There’s a time and a place, an instance where a spontaneous combustion occurs from magic and heat, a spark that changes generations. For 20 glorious and tempestuous years, within rock n’ roll, Creem Magazine was it. Founded by Barry Kramer and Tony Reah in 1969, the Detroit-based publications would go on to define the counterculture punk and metal scene, and produce some of the best writing about music in the history of music. Director Scott Crawford‘s Boy Howdy: The Story of Creem Magazine charts the rise and fall of the fire brand in this compelling and immersive behind-the-scenes documentary.
Crawford’s film opens with local Detroiters: Ted Nugent, James Carney, Chad Smith, and Jeff Daniels gushing over the now defunct magazine. To them, and to Creem‘s many readers, the publication represented a frivolity and well-thought acidicy in a culture whose urban cities were witnessing turmoil. Featured in magazine would be artists like the Stooges, Alice Cooper, The Runaways, KISS, and any other 70’s luminaries you can think of. “It was like it was written by a bunch on convicts in Joliet State Prison,” explains Lamar Sorrento.
Howdy Boy thoroughly examines the origins of the publication and what made it so successful by inviting former writers and editors Roberta Cruger, Jaan Uhelszki (who acts as co-screenwriter here), Resa Jannett, Bob Stark, Connie Kramer, and Dave Marsh to explain.
If the deck on the Titanic, after the iceberg hit, was pure panic and madness, then Creem Magazine in many ways out did that disaster. Crawford demonstrates the tumultuous nature of the writing staff through animations, such as how Barry Kramer’s very explosive temper proved a lethal combination with Marsh’s provocative nudging and Lester Bangs’ take no prisoners style.
Creem always seemed to be on the edge, on the razor-thin margin between artfully offensive and just plain obscene and the documentary does not shy away from analyzing the more embarrassing portions of the magazine’s history. Many of the writers defend some of the homophobic and sexist by-lines, captions, and stories that filled the magazine, while acknowledging that like Creem, the language was of the period. Nevertheless, they do express regret for their thinking at the time.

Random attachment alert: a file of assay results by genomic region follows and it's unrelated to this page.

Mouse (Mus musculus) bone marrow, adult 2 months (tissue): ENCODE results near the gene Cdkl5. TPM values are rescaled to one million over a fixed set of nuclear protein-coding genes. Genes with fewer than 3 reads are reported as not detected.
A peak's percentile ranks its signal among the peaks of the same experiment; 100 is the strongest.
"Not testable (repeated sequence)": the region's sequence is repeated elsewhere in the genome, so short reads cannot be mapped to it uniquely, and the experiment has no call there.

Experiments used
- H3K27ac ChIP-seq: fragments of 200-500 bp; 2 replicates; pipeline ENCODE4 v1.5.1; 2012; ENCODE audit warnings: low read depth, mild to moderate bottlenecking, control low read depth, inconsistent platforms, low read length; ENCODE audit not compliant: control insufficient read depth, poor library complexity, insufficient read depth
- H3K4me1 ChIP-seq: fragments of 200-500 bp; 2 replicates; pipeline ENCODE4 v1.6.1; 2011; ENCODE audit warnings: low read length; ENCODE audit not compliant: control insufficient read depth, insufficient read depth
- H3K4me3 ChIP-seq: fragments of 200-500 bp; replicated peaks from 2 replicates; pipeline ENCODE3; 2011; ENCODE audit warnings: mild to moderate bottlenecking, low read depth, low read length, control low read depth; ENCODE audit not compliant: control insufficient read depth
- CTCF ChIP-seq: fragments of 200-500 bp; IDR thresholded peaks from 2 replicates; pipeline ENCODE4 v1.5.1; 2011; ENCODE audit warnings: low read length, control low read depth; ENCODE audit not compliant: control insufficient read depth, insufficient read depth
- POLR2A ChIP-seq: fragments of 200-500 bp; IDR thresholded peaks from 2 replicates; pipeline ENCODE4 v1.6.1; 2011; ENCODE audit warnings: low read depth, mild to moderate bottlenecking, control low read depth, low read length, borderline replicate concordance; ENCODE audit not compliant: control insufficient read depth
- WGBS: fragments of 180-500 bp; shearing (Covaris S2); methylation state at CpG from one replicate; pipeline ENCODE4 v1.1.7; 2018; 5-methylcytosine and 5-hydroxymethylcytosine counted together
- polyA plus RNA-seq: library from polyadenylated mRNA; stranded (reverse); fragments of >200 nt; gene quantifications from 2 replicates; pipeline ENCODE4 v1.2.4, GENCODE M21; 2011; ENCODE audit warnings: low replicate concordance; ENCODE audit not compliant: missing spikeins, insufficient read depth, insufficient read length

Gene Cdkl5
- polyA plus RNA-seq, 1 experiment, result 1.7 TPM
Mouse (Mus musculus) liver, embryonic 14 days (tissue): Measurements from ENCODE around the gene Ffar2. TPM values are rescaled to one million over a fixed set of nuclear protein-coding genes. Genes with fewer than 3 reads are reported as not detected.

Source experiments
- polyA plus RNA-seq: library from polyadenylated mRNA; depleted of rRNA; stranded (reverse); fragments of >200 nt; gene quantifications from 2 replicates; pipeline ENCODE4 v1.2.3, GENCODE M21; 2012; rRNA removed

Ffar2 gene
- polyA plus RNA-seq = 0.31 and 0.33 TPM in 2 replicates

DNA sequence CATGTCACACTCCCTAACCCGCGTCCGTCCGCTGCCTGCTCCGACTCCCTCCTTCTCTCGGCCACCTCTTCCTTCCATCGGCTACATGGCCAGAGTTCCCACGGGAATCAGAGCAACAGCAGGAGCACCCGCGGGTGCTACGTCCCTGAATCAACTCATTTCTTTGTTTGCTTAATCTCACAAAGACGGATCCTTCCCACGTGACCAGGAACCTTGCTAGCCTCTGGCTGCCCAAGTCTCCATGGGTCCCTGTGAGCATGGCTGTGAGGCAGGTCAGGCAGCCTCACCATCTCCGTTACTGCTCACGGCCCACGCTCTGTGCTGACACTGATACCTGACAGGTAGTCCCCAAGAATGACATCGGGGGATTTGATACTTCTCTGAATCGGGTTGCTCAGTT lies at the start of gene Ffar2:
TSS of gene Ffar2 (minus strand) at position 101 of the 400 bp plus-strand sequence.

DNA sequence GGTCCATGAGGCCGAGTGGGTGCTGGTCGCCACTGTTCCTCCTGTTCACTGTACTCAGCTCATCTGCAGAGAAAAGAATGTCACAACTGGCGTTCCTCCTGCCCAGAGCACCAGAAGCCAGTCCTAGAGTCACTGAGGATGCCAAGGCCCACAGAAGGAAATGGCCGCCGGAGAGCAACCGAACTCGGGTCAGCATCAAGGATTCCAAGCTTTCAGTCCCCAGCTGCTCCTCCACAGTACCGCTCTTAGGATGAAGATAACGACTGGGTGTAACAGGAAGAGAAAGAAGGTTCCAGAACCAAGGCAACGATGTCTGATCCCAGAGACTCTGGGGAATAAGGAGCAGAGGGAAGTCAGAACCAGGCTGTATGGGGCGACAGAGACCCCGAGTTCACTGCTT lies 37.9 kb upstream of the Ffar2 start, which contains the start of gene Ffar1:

Crawford’s greatest achievement — as he traces from Creem‘s first headquarters in Detroit, then to the farmhouse, then finally to Birmingham, Michigan — is to not make his documentary into the Lester Bangs story. Bangs was such a charismatic and magnetic personality and writer, many filmmakers would fall into the trap of allowing him to consume their entire film. Instead, Bangs is an important component of Creem, but he’s not Creem. In his documentary, a fuller and more detailed portrait is painted of the various writers — many of them talented women, who made the magazine just as special.
And by the conclusion of Boy Howdy: The Story of Creem Magazine, we’re as sad to see the old paper now gone as those who labored over it and diligently read it. The misfit, the outcast, the stoner and the loner mourn in equal pound and ink because we wish we could go back to that moment. And sure, we have our publications today… but it was only a few months ago when the Village Voice shuttered its windows. The pain of losing a needed institution of truth tellers is enormous, especially when the prophets were born from the message they were writing about, and Crawford pushes his film to express that sentiment. By film’s end rock n’ roll and Creem magazine feel synonymous. As they should.
An official selection of SXSW 2019